In late January 1994, J. Fife Symington ("Symington"), the Governor of Arizona, said in a public speech that he planned to get tough with inmates at the ADOC. On January 31, 1994, Samuel Lewis ("Lewis"), Director of the ADOC, announced in a memorandum that all sex-based publications were to be banned from the ADOC as of February 27, 1994.3 On February 24, 1994, Lewis withdrew the directive, and the ban did not officially go into effect. Frost claims that Lewis nevertheless issued clandestine orders to Senior Warden Charles L. Ryan ("Ryan"), Warden James Upchurch ("Upchurch"), Warden James
Thomas,4 and Deputy Warden Angelo P. Daniels ("Daniels") to withhold from inmates any sex-based publications without notifying the inmates that the publications were being withheld, and to dispose of the publications. Frost claims that no pornographic magazines were allowed into the ADOC during February and March, 1994.
Frost claims that, pursuant to the Lewis directive, the ADOC withheld four magazines he had ordered: the January 1994 and February 1994 issues of Gallery and Penthouse. He claims that he did not receive notice that these magazines were being withheld, and that he was not told why these issues had been withheld. It appears, however, that Frost received both issues of Gallery after contacting the publisher and having the issues redelivered. It also appears that Frost's subscription to Penthouse was extended by two months to reflect the issues that were withheld, but Frost never apparently received the two withheld issues of Penthouse. On September 5, 1995, the ADOC received the October 1995 issue of Penthouse. An unidentified mailroom officer rejected this issue for "showing penetration," "material which, in the Warden's opinion, pose[d] a threat to the safe, secure and orderly operation of the prison." On September 14, 1995, Frost appealed the rejection of the October 1995 issue by writing an inmate letter to the Deputy Superintendent of Programs pursuant to the Hook Consent Decree. Two weeks later, Deputy Warden David Bourgeous5 interviewed Frost, and explained to Frost that the issue was one of "penetration and not threat to security!"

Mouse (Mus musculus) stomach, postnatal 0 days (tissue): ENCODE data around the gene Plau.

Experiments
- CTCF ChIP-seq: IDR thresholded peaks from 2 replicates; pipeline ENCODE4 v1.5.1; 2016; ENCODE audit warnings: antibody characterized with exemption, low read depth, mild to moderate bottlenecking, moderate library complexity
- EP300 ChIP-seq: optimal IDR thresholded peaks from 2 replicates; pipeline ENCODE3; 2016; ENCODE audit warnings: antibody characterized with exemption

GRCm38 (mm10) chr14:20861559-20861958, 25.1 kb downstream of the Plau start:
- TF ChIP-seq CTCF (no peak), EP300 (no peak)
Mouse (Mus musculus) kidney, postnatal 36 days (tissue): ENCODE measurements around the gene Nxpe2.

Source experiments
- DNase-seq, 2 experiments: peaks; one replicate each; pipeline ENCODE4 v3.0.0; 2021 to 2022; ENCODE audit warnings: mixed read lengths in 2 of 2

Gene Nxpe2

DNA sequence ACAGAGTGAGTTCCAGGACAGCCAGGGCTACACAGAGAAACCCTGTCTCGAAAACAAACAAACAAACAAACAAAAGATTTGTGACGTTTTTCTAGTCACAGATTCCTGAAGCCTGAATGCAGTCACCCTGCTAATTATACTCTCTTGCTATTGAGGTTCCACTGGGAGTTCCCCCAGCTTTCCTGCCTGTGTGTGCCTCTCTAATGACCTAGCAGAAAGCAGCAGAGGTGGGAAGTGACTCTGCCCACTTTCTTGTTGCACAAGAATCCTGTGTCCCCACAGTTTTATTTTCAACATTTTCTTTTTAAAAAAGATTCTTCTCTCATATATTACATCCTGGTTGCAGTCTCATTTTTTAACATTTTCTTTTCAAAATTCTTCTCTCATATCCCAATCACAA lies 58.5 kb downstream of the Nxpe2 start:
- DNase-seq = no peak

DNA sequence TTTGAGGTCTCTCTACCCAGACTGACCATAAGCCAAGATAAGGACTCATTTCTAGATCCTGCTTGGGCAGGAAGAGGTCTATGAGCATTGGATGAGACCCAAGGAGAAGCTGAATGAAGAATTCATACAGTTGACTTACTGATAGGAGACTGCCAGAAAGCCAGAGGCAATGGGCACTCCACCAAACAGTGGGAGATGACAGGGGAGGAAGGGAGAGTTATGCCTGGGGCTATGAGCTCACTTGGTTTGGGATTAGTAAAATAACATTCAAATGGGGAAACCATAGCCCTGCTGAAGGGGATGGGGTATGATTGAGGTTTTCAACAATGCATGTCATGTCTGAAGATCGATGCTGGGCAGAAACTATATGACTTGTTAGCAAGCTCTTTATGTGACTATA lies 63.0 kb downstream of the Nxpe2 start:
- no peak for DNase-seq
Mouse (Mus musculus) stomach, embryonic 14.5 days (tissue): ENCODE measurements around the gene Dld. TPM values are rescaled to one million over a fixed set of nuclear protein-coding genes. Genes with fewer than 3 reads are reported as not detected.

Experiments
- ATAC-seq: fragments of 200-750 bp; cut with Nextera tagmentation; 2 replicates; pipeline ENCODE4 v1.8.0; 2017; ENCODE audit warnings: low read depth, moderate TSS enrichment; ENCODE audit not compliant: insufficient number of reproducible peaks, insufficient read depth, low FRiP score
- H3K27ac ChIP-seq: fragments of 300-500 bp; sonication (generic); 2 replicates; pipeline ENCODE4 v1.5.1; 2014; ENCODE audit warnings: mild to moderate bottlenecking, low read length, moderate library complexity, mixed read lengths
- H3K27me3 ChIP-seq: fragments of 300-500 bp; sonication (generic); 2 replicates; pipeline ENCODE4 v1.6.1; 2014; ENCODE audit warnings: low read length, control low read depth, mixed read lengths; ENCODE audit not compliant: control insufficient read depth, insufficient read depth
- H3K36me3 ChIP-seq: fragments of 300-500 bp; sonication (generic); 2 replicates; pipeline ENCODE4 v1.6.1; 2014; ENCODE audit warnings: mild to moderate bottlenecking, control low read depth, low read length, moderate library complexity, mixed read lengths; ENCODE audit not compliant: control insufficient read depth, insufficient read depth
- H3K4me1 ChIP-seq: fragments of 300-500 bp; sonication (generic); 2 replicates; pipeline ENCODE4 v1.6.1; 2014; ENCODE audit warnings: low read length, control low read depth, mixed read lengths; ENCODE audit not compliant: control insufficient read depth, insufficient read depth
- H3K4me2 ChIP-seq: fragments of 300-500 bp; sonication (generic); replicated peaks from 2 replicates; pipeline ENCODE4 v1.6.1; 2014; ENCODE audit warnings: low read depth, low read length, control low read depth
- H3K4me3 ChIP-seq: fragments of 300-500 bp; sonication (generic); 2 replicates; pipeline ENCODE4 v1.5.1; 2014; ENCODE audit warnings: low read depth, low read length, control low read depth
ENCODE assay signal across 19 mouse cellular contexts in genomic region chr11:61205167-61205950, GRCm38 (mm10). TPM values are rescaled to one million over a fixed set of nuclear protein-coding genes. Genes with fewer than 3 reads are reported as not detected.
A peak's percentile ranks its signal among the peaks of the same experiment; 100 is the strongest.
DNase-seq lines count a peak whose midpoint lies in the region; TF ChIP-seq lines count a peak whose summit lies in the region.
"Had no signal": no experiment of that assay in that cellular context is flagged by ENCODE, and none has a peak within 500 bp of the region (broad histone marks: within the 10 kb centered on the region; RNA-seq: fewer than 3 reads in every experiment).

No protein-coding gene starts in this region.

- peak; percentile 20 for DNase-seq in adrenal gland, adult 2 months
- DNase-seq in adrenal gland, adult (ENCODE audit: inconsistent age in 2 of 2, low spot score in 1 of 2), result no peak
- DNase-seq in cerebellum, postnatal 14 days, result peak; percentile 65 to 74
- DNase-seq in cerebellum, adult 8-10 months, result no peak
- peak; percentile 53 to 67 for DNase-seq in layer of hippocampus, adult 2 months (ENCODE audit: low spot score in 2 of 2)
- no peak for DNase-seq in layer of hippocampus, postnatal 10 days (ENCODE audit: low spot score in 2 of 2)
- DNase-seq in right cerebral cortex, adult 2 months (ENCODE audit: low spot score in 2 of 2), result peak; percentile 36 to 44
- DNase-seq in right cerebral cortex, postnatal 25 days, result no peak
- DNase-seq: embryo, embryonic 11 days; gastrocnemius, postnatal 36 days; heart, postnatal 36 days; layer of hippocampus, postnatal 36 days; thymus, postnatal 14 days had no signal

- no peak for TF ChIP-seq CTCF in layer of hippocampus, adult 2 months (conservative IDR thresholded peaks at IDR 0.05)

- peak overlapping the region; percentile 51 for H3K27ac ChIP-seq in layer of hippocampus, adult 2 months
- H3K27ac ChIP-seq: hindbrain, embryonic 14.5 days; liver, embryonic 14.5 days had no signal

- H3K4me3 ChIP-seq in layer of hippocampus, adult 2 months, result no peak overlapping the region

On October 3, 1995, the November 1995 issue of Penthouse was received by the prison mailroom. An unidentified mailroom officer rejected this issue because it was "Unauthorized Property: Items not inherently illegal which are considered contraband when possessed by an inmate." On October 5, 1995, Daniels reviewed this issue of Penthouse and noted, "Photos show penetration. Advertisements solicit sexual behavior that poses a threat to female staff working in this institution." Then on January 2, 1996, approximately three months after the ADOC received this issue of Penthouse, Frost received a notice indicating that this issue had been rejected by the ADOC.
On December 29, 1995, Frost claims that he received four magazines: the December 1995 and January 1996 issues of Gallery and Penthouse. Frost had not received notice that these magazines were being stored.